Introducing Flying Squirrel #2
Introducing our next intrepid sky traveler.
The burning question of the Flying Squirrel #1 mission is “Where did it go?” and ultimately, “Where/when did it land?” So far the final resting place of FS1 has not been reported by anyone on the ground. It could be lost in the mountains and deserts of South Eastern California. Maybe it landed in the Salton Sea. Perhaps our Squirrel is resting south of the border in a Mexican villa. We will likely never hear from FS1 again.
FS1 was a mission to guide us on the next mission Flying Squirrel #2 (FS2). From lessons learned on FS1, it is clear FS2 needs to have some new features to allow us to prolong the mission and track it.
FS2 will have new features:
- GPS Tracking and FSQ telemetry to a high level of precision.
- An additional telemetry mode based on WSPR allowing global tracking.
- Insulation against the cold, keeping the battery and electronics alive longer.
- Solar charging to prolong the mission, possibly overnight and into another day.
GPS Tracking – Where is there?
GPS is an amazing technology! More amazing is the cost of this technology and its small size are within range of a total $50 balloon mission budget. FS2 will use a UBlox NEO 7M GPS board. After some experimenting with a few different boards this board seems to be very reliable and quick to get a position fix. The GPS won’t be running full time because it consumes too much battery power to run continuously. To save power, the GPS will be switched on/off on a schedule to get a periodic position update (Aka a “fix”) only when we need it. The ability for a fast fix after power up, saves precious power.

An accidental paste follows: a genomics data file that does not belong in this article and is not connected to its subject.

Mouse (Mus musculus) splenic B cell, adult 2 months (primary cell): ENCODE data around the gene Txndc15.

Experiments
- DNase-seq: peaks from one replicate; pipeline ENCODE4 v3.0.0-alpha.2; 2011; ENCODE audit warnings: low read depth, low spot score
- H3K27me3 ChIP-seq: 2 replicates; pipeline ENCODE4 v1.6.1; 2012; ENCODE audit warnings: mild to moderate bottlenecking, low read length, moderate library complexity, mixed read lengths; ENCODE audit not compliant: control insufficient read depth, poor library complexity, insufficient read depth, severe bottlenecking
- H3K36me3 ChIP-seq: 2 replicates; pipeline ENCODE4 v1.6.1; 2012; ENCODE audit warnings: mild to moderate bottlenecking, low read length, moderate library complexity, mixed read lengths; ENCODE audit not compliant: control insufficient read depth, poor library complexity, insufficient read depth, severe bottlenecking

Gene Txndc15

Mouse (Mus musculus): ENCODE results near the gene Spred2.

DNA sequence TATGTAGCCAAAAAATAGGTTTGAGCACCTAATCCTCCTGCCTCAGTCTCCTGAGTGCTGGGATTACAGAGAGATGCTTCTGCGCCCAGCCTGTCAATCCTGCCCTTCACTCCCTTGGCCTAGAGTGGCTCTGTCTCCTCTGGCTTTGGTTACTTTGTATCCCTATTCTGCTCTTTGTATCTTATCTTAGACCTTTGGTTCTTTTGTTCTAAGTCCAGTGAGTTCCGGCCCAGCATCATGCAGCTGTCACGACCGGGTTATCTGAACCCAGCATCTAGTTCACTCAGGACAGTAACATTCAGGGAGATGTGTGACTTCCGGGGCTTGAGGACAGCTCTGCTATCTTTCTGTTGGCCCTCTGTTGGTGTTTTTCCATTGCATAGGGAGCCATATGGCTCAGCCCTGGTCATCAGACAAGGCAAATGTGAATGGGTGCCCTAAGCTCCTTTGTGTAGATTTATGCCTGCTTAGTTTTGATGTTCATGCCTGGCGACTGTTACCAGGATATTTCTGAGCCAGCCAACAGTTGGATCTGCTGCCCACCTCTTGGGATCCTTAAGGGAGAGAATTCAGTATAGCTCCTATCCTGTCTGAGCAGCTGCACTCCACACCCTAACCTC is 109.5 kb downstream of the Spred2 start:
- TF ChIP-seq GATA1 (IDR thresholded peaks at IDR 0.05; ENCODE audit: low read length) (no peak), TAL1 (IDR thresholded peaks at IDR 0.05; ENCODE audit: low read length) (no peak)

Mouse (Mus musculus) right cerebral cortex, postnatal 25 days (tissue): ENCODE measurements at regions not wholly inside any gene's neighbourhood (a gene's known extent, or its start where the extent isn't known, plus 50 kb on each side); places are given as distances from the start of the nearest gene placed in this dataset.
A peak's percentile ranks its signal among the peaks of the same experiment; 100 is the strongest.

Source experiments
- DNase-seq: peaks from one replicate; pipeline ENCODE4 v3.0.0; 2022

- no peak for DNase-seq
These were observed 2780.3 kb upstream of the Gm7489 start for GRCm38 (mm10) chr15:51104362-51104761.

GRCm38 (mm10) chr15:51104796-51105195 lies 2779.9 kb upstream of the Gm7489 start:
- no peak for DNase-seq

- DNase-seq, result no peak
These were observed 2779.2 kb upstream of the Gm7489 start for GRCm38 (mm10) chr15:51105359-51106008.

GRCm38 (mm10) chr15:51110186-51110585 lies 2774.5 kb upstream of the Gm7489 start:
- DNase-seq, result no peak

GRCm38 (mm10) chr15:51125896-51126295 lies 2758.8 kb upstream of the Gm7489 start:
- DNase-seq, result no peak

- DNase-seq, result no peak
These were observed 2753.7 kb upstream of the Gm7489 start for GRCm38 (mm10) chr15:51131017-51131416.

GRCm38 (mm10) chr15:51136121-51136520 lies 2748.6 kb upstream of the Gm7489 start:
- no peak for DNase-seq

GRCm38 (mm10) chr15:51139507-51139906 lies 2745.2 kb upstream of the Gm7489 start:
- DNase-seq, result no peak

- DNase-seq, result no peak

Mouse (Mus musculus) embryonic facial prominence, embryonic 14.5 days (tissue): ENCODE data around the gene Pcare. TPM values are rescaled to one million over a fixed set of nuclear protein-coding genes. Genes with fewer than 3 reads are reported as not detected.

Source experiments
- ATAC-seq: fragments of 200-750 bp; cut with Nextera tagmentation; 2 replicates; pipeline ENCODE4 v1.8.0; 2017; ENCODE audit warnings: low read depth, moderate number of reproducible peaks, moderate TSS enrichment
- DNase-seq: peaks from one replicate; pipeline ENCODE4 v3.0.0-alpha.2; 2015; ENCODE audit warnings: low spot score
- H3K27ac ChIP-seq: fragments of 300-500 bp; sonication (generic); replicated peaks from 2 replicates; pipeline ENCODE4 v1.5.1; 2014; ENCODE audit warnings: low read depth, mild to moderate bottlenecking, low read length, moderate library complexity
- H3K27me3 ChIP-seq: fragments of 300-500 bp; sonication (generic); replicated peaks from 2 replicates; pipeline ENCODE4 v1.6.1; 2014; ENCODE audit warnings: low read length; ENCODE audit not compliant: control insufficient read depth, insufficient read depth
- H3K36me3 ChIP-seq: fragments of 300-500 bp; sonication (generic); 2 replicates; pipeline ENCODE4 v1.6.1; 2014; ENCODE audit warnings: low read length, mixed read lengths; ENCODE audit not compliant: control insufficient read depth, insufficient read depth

The GPS, in addition to giving accurate position reports, also gives FS2 an accurate time clock. The FS2 telemetry will have accurate time stamps which will make measuring rates of accent, speed, temperature change rates and flight duration very easy. The clock also will enable a predictable schedule. Events on the FS2 flight computer will be timed so we know what to expect and when to expect it. A schedule is a requirement of the WSPR protocol which requires transmissions to start at the start of an even minute.
WSPR – Whispers from far away.
WSPR (Weak Signal Propagation Reporting – pronounced “Wisper”) is a weak signal digital mode used in Amateur Radio to send out a periodic broadcast message using a very clever protocol that works amazingly well under very weak signal conditions. Much has been written about WSPR and the Maidenhead Grid locator system used by WSPR, so I won’t discuss these details here. Follow the links for comprehensive information on WSPR & Maidenhead Locators.
In addition to the weak signal performance of WSPR, it has two other features which make it suitable for the FS2 project. First, there is a “Built In” WSPR monitoring network that reports reception results back to an internet database and allows a display on a webpage map. This will allow FS2 to be tracked by a pre-existing global receiver network. This allows us to know the approximate location of the balloon when it has travelled too far away to be heard by a ground team.
The other extra feature of WSPR is that this network can receive and decode signals in a passband of 200hz. This means that we do not have to be precise on transmit frequency, as long as we stay in the passband. The radio used in FS1 and FS2 will drift in frequency as it cools in the upper atmosphere. WSPR will accommodate this drift to a large degree.